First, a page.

By John Sandman
September 27, 2005
The Financial Crimes Enforcement Network's (FinCEN) QuikNews Web site
was hacked last week. The identity and location of those responsible
have yet to be determined. The Treasury Department agency, responsible
for enforcing regulations against money laundering and terrorist
financing, responded by closing down the news site.
A mass e-mail went out from the FinCEN QuikNews address last Friday
that contained two photos, one showing a street in what appeared to be
a Middle Eastern town or city with a large pool of blood. The other
was of a purported Iraqi child lying in what appeared to be a hospital
bed next to a woman dressed in a chador.
Above the photos was the caption: "take back your monsters (army)/you
killed my father and mother/what you want???/ i know (oil) [sic]."
The e-mail, which carried the apparently legitimate FinCEN QuikNews
return address, was time-stamped at 10:02 Friday morning, a day before
an anti-war demonstration in Washington. No one from FinCEN commented
on any possible link between the demonstration and the timing of the
security breach, or the fact that a Treasury Department official was
speaking on terrorist financing and money laundering at a conference
in Washington, D.C. when the breach occurred.
At 10:25 FinCEN sent its own message: "You may have received a message
this morning which appeared to originate from FinCEN's QuickNews
system. This message was not sent by FinCEN and we are currently
investigating its origins."
A second message, which described QuikNews as a subscriber-based
e-mail service that is hosted externally and is separate from FinCEN's
main Web-based operations, said QuikNews, "appears to have been
compromised this morning. We are investigating this incident."
Because the compromised system is "outside FinCEN's security perimeter
and is not connected to other FinCEN systems," the message continued,
"Bank Secrecy Act data and all other sensitive information maintained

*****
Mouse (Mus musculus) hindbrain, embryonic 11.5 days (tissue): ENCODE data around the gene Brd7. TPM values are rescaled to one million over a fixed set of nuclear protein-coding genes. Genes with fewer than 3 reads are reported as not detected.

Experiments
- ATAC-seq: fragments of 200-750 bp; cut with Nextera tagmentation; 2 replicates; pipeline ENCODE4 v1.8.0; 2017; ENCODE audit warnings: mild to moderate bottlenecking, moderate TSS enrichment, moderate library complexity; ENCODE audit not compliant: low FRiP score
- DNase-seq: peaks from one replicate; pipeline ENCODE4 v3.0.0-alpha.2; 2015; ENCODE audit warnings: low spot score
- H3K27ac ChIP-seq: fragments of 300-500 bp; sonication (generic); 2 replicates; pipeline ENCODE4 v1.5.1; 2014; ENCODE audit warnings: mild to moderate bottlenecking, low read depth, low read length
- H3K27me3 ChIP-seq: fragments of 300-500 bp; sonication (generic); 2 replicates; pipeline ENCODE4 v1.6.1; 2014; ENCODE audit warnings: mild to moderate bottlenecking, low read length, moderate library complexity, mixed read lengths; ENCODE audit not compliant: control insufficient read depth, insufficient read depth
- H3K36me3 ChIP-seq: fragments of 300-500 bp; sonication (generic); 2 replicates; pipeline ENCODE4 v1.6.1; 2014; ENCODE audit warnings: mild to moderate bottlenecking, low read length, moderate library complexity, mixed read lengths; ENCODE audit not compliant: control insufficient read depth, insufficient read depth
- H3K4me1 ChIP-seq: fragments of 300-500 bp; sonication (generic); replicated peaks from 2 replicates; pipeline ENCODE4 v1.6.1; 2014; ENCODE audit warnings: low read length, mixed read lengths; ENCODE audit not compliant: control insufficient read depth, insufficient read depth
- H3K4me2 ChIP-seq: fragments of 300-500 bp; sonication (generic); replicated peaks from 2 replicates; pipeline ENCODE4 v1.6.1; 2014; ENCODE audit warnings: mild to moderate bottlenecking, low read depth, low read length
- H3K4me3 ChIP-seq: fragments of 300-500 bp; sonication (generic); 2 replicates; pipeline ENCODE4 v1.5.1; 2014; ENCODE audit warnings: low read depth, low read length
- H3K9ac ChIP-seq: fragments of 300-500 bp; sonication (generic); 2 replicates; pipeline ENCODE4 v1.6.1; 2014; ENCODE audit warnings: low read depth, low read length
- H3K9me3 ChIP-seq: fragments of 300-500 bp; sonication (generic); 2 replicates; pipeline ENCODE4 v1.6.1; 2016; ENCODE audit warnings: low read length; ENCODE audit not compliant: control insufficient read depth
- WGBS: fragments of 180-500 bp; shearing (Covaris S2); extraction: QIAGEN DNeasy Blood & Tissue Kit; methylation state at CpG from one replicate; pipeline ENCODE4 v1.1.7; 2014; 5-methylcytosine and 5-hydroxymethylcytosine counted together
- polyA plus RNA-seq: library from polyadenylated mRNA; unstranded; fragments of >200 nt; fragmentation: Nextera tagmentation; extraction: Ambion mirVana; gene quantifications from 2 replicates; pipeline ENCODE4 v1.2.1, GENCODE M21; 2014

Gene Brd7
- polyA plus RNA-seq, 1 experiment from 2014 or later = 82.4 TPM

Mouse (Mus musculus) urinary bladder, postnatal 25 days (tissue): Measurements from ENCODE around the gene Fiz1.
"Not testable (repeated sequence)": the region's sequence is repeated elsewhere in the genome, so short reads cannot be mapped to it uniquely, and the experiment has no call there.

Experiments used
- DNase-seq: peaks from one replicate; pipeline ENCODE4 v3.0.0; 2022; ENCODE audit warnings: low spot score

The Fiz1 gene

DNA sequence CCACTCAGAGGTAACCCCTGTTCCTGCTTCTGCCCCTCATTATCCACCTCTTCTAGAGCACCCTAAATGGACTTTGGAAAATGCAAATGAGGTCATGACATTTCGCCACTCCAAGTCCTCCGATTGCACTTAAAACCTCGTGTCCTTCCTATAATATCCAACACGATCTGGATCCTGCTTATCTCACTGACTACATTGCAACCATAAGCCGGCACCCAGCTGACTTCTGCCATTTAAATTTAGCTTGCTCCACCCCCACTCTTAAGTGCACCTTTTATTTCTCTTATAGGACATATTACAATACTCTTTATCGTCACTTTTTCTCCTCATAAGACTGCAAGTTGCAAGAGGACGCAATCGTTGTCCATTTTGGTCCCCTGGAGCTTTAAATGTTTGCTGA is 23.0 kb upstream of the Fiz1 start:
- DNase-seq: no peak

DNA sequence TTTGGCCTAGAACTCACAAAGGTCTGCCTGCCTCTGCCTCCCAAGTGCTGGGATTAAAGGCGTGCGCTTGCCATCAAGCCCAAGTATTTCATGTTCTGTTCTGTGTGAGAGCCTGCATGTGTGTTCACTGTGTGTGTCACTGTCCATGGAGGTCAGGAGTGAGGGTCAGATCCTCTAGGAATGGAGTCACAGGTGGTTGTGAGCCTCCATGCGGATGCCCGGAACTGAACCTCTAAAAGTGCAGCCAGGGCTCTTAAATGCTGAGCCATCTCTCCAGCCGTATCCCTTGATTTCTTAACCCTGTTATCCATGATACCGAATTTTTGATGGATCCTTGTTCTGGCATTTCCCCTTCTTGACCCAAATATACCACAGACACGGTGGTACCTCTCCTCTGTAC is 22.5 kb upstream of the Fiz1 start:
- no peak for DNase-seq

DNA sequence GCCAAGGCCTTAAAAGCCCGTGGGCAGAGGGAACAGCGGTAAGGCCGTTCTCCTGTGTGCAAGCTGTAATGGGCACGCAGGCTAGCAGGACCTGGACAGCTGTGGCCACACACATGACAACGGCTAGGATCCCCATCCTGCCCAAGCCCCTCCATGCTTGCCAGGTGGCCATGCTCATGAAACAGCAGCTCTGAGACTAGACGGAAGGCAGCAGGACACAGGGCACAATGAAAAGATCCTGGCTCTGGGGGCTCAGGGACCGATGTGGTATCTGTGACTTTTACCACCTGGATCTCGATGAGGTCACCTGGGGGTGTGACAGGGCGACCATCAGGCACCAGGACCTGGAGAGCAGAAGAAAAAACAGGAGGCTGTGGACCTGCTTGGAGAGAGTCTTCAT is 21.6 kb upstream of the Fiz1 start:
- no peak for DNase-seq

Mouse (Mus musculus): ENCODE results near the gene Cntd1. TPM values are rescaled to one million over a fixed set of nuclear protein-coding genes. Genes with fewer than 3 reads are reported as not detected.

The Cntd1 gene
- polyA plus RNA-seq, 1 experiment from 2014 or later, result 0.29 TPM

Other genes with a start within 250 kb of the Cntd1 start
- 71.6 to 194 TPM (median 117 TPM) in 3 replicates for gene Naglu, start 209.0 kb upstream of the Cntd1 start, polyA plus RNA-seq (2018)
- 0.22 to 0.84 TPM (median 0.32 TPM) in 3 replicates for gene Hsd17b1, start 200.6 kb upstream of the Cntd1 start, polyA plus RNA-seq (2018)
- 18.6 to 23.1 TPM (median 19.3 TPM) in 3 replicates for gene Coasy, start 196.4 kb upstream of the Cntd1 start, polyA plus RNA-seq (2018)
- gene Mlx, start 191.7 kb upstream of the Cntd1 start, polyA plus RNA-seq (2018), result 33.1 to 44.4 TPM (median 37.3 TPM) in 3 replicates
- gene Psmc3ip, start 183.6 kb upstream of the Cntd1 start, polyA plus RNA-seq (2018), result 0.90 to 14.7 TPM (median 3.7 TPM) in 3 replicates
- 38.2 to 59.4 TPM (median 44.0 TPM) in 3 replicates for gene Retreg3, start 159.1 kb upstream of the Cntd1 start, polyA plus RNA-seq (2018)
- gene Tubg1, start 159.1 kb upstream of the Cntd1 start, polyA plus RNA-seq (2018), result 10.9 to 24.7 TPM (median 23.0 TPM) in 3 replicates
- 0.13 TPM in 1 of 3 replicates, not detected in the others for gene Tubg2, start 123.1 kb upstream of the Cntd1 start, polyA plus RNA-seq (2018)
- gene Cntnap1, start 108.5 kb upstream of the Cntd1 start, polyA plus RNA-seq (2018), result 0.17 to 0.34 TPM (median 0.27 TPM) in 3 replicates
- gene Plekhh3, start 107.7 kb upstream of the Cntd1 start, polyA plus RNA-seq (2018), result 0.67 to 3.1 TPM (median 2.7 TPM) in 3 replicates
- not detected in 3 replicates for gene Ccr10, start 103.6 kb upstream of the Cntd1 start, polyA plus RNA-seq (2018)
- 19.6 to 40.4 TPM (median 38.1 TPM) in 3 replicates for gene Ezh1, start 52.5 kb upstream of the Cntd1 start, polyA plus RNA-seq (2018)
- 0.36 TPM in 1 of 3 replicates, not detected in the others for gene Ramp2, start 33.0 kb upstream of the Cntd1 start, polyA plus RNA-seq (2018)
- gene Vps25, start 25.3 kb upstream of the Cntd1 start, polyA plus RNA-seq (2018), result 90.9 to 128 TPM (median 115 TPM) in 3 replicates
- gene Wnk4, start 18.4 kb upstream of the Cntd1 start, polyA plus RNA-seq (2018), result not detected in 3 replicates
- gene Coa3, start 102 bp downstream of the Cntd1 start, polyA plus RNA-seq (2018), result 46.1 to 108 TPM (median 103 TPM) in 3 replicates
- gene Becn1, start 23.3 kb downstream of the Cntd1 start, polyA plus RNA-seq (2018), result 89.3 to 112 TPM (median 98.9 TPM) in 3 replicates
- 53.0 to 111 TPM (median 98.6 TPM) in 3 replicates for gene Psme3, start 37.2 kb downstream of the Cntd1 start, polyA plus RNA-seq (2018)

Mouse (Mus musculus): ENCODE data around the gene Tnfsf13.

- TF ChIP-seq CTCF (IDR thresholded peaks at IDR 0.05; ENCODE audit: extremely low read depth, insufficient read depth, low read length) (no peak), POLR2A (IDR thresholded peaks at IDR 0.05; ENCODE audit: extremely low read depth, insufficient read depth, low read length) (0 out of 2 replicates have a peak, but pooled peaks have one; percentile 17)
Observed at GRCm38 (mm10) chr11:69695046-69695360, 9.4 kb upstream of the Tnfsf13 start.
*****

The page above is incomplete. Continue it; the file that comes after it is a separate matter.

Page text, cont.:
by FinCEN was in no way, shape or form compromised by this incident."
As of 5:00 p.m. the site was shut down permanently and FinCEN said it
planned to reinstitute a notification service without reusing the same
FinCEN contacted law enforcement agencies, but spokesperson Anne Marie
Kelly did not identify which ones.
Data security has long been a preoccupation of the securities
industry, even before the attacks on New York and Washington, D.C. on
Sept. 11, 2001. The House Government Reform Subcommittee on
Management, Finance and Accountability is holding hearings on the
subject this week, with Nasdaq CIO Steve Randich expected to testify.
The timing of the FinCEN incident was made more awkward by a Sept. 23
speech that was being given at a World Bank-IMF program in Washington,
D.C. by Daniel L. Glaser, acting assistant secretary of terrorist
financing and financial crimes at the Treasury. "The international
financial system is only as strong as its weakest link," Glaser stated
during his panel, which was assembled to bring together policy makers
and regulators that were building effective anti-money-laundering and
-terrorist-financing systems. "Financial centers that are susceptible
to abuse provide terrorists and criminals with access to the
international financial system as a whole. Therefore, efforts to
combat terrorist financing must be uniform and global. Laxity in just
a few jurisdictions undermines the efforts made by the rest."
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